As we head into the colder months of the year, it is time to prepare your body for wind, cold weather, and illnesses going around. Luckily, there are lots of natural ways you can boost your immunity to colds and flus, without getting a flu shot! Try taking some of these natural immune-boosting remedies and avoid colds this winter! Our favorite natural remedies for daily use are numbers 1, 2, 3, and 9. What are yours?
1. Medicinal Mushrooms
This category can’t be narrowed down to just one mushroom- there are a multitude of medicinal mushrooms that act as immunomodulators and deep immune tonics that can help keep you well all winter. Robert Rogers, herbalist and author of The Fungal Pharmacy, says there are more than 270 species of fungi with known medicinal properties. Here are three of the best medicinal mushrooms you can to boost immunity:
- This amazing mushroom has been revered for centuries for its health benefits. It is an immunomodulator, meaning it helps the immune system to react appropriately to threats. This also makes it safe to use for people with autoimmune conditions, who should not have their immune systems stimulated (or else it can cause autoimmune flare-ups)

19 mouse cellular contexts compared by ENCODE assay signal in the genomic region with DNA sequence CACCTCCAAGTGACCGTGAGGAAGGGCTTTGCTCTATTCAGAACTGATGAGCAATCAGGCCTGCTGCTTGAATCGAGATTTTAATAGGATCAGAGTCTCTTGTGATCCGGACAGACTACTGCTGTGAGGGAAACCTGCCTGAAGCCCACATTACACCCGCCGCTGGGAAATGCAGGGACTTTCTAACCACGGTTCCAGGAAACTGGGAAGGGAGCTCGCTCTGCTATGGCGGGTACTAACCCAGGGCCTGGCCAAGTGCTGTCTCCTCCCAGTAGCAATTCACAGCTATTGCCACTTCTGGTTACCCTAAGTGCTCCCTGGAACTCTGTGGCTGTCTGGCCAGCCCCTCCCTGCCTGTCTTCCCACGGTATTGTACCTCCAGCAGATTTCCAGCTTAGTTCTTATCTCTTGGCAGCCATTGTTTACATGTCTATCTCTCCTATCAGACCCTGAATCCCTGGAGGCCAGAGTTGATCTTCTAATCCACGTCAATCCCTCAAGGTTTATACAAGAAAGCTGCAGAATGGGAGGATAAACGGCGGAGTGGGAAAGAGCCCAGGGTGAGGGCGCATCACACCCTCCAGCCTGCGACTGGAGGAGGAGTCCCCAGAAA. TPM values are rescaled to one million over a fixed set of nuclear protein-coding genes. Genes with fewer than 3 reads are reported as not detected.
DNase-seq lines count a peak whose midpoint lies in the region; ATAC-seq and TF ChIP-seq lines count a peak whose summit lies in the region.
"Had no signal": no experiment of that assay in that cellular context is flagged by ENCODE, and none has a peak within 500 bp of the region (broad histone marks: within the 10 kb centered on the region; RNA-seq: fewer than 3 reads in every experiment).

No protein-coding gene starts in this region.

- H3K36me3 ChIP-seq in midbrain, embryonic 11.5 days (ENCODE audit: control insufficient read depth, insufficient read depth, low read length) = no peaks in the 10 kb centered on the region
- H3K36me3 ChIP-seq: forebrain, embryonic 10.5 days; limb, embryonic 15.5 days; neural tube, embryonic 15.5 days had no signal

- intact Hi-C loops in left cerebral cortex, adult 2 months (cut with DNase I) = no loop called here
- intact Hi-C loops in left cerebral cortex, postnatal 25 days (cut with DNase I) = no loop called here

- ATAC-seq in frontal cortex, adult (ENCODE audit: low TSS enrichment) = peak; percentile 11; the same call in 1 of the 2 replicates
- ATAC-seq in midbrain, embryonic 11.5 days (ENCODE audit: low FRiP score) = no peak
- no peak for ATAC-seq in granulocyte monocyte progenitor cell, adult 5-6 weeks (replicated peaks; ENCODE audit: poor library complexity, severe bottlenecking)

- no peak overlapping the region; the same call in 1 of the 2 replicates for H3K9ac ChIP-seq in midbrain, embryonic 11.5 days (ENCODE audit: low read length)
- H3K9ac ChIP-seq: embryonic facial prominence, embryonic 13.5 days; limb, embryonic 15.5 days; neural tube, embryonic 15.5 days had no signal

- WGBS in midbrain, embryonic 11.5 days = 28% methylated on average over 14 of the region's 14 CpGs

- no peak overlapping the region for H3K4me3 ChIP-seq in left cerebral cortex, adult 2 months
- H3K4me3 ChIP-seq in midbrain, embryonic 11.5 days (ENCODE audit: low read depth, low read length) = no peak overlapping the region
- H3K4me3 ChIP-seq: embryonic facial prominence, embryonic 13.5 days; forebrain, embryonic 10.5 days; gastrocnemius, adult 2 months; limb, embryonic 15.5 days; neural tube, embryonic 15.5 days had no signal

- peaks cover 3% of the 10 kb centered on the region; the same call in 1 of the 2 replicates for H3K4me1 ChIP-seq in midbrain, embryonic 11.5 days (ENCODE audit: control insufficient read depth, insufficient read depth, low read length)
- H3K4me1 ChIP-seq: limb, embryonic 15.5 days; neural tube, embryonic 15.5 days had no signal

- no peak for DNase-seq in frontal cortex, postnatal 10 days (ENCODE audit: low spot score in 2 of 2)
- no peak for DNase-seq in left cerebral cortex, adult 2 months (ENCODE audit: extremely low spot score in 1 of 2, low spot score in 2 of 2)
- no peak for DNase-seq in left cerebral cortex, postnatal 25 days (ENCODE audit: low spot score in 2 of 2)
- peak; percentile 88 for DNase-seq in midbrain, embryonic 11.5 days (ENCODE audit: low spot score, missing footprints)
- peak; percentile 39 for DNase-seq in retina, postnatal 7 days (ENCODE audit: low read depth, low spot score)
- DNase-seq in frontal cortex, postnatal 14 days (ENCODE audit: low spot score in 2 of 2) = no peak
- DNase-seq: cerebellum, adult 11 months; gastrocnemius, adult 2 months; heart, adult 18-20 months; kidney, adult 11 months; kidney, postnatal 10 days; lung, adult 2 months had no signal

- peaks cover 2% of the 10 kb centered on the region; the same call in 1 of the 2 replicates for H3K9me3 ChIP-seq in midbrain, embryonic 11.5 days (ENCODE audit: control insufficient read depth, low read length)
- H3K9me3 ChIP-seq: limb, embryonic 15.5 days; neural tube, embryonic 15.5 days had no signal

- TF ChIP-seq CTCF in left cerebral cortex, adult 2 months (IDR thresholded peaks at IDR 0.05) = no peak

- Reishi is anti-bacterial, anti-viral, anti-fungal, and anti-inflammatory
- You can take reishi capsules or a liquid extract every day through winter for optimal immune function
- These large, unique-looking mushrooms grow only in old growth forests in North America and Europe
- Agarikon is anti-inflammatory, anti-viral, and anti-bacterial
- Agarikon mycelium capsules can be taken daily, especially for anti-viral uses (viruses include influenza, herpes simplex, and HPV)
Shiitakes; Photo by Keith Weller
- Best known as a delicious edible mushroom, shiitake is getting more attention for its nutritional content and effects on the immune system
- Shiitakes could help lower cholesterol, strengthen the immune system, and some studies have even shown them to have anti-tumor effects in lab animals
- “A study published by the Journal of Microbiology and Biotechnology in 2009 reported that polysaccharide extracts of Shiitake were shown to stimulate the function and activation of macrophages. Macrophages are white blood cells involved in the body’s initial response to infection (destroying pathogens and sending out chemical signals to the immune system to mount an attack on invading organisms)“